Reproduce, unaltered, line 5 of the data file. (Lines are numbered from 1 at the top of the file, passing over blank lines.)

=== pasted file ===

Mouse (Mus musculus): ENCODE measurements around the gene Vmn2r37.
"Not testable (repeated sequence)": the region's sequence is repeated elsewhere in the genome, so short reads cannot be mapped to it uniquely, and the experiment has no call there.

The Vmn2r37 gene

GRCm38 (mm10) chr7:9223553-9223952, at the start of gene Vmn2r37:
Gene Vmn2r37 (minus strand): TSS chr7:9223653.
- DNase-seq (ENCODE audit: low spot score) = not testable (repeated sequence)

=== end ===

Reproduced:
Gene Vmn2r37 (minus strand): TSS chr7:9223653.